BG- yes you can use fresh tomatoes but you’ll want to peel and de-seed them before choping them up as the peel and seeds become kind of bitter when you cook them. Peeling’s a cinch if you cut an x at the bottom of the tomato and dip them in a boilt hot water bath for about 30 seconds and then pull them out and put them in ice water. The peel should come right off. From there quarter or half the tomatoes and scoop out of the seeds.

  19. Hope says:

    Does anyone know if Muir Glen is BPA free? The can just says lead free enamel lining, I thought BPA was only in plastics.

  20. Frances says:

    I didn’t know about the BPA thing!!!! Wow I’m really glad I saw this because I use a lot of canned tomatoes….

  21. Lisa says:

    I never served the meatballs in my large parties due to the same reasons that you stated. Last December we gave a large party of 50 people… I added 125 potstickers, 112 pieces of shrimp toasts, and 100 springrolls, all from your recipes in your blog, to my usual party food; and they were big hits. Nothing left before the party was over. The bar tender only got two pieces of shrimp toasts. Thanks for sharing all these wonderful recipes. They are very helpful in organizing a party, large or samll.

  22. Lisa says:

    …….of course, the sugar plums and expresso chocolate chip shortbread are wonderful sweets for the guests. Good additions.

  23. Shannon says:

    Thanks for the info about the BPA in the lining of cans. That’s disturbing to me. Here I was thinking I was being all healthy by buying organic….sigh.

  24. Ruth Ann says:

    Those meatballs look awesome! Yum!

    Here are some links for people to learn more about BPA:
    Article from govt: Bisphenol A
    Another article about BPA exposure as a fetus can increase breast cancer in adult life:

  25. schlachtplatte says:

    Pomi, that name is tooo cute! In Germany, that company sells their chopped tomatoes under the name of Pomito (with the same design), but from now on, I guess I have to scribble it down as Pomi on my shopping list.

  26. Heather @ (The Single Dish) says:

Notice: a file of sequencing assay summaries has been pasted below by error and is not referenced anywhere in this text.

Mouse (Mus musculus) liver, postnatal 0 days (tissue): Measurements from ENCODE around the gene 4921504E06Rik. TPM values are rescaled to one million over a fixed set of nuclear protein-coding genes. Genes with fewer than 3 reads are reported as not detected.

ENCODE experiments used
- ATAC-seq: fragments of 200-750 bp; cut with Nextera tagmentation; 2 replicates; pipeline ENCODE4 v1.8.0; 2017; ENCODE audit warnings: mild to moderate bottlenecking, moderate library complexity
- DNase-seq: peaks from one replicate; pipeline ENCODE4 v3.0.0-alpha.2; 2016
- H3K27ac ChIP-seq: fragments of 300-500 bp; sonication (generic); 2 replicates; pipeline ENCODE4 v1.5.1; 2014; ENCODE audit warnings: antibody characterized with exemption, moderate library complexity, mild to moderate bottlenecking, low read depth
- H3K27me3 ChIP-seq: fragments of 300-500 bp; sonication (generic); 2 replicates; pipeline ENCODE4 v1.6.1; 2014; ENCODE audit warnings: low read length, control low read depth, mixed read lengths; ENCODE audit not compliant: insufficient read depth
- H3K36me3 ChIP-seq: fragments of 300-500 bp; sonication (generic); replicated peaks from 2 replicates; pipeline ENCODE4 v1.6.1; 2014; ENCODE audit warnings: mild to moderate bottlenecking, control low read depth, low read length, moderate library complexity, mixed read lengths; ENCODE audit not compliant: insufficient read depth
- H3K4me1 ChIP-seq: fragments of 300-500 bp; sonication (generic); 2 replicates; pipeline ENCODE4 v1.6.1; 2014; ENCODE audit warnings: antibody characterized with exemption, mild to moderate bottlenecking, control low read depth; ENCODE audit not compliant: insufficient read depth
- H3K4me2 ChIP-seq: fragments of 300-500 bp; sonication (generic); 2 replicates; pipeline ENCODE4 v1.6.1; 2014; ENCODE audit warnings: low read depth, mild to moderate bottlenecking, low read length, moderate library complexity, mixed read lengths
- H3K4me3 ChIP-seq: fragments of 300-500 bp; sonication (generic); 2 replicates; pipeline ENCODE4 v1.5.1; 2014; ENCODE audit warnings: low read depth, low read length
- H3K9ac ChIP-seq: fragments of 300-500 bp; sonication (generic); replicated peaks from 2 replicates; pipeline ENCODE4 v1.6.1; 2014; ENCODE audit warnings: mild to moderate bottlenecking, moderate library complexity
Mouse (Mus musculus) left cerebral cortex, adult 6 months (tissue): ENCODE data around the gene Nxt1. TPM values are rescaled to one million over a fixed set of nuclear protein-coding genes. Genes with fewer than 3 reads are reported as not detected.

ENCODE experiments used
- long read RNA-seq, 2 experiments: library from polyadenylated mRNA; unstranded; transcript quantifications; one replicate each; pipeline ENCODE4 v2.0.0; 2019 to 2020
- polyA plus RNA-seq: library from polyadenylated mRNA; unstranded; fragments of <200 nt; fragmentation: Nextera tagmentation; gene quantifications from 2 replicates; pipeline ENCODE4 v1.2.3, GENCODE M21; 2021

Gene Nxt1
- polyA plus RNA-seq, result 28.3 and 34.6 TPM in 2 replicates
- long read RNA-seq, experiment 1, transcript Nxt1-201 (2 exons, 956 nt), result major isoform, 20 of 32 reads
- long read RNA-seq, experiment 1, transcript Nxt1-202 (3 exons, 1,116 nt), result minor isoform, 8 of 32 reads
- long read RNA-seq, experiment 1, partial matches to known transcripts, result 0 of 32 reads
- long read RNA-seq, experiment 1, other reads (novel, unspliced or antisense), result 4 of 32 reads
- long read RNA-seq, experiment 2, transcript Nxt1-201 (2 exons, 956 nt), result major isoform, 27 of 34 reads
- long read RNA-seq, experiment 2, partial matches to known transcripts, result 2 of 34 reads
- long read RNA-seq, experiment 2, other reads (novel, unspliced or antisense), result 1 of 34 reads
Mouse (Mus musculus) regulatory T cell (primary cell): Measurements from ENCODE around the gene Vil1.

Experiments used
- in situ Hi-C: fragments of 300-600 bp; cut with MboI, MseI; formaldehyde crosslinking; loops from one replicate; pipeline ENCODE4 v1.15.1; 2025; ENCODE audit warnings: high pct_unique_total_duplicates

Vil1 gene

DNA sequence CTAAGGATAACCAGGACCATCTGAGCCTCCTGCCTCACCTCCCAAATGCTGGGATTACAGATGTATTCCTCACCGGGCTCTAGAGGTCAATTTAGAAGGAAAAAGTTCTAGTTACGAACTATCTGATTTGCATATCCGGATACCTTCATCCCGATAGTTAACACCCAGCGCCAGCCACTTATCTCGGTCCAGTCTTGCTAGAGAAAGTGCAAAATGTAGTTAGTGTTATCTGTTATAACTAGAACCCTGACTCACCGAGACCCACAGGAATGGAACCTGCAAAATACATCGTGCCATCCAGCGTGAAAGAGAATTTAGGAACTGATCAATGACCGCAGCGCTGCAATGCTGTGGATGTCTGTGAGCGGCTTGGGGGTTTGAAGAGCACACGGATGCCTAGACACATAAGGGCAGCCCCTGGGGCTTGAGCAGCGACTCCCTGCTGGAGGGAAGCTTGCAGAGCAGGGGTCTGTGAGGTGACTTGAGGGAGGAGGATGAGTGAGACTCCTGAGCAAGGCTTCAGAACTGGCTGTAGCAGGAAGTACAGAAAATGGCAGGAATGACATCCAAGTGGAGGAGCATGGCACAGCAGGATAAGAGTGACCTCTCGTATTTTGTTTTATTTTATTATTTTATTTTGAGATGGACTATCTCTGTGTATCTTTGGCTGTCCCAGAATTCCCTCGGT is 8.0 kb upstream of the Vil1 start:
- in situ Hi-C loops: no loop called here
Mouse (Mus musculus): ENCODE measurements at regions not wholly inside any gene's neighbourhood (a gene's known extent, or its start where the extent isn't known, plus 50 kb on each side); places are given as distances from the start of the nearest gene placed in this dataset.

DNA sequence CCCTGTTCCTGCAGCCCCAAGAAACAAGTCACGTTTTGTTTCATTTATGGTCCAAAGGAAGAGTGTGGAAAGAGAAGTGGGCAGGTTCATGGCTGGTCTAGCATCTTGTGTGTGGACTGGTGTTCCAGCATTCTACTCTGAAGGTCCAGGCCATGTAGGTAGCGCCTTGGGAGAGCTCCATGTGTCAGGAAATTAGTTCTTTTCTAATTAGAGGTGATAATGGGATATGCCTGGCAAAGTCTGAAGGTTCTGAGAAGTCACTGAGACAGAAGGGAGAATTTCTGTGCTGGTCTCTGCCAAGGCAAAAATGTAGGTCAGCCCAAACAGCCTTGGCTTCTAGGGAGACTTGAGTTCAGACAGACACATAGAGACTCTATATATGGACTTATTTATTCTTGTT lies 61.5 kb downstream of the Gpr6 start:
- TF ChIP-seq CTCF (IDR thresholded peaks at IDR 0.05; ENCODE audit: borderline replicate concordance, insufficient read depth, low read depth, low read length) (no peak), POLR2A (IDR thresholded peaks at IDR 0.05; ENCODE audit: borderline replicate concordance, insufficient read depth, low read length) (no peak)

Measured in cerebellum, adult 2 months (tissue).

I am starving right now and all I want are those meatballs!!! I need to make some, looks delicious.

  27. Anne Peters says:

    My daughter and I made these last night and they are heavenly! Flavorful and tender. We had a fresh pot of about 4 gallons of marinara sauce being made for the freezer. We dipped out a few cups of sauce into a separate saucepot and let the meatballs simmer for a while after they were browned off. Yum! We will be making these again and again!

    We made your dumplings a couple of months ago and they were a hit also. Your website it quickly becoming my go-to website for finding recipes. :)

  28. Helene says:

    Pomi is my go-to brand also when our tomatoes have no taste. I am really hoping to can ours this summer. It seems that *all* our neighbors have decided to grow enough tomatoes to save the planet and since we did not….we get their surplus :)

    The stories in the book make me smile and the dessert chapter makes me drool, ehehe!

    Good stuff…Always thrilling to see people we know a bit accomplish their goals like Lorna did.

  29. jenyu says:

    Phoo-D – great thought on the meatballs and thanks for the rec on tomatoes – I’m always looking for that golden fleece: organic canned bpa-free tomatoes :)

    Stephanie – my lab is actually quite a good girl. She doesn’t counter surf. In fact, if you leave food on the floor and tell her to leave it alone, she will! Even after you leave for a few hours. I chalk it up to simple brain more than anything else :)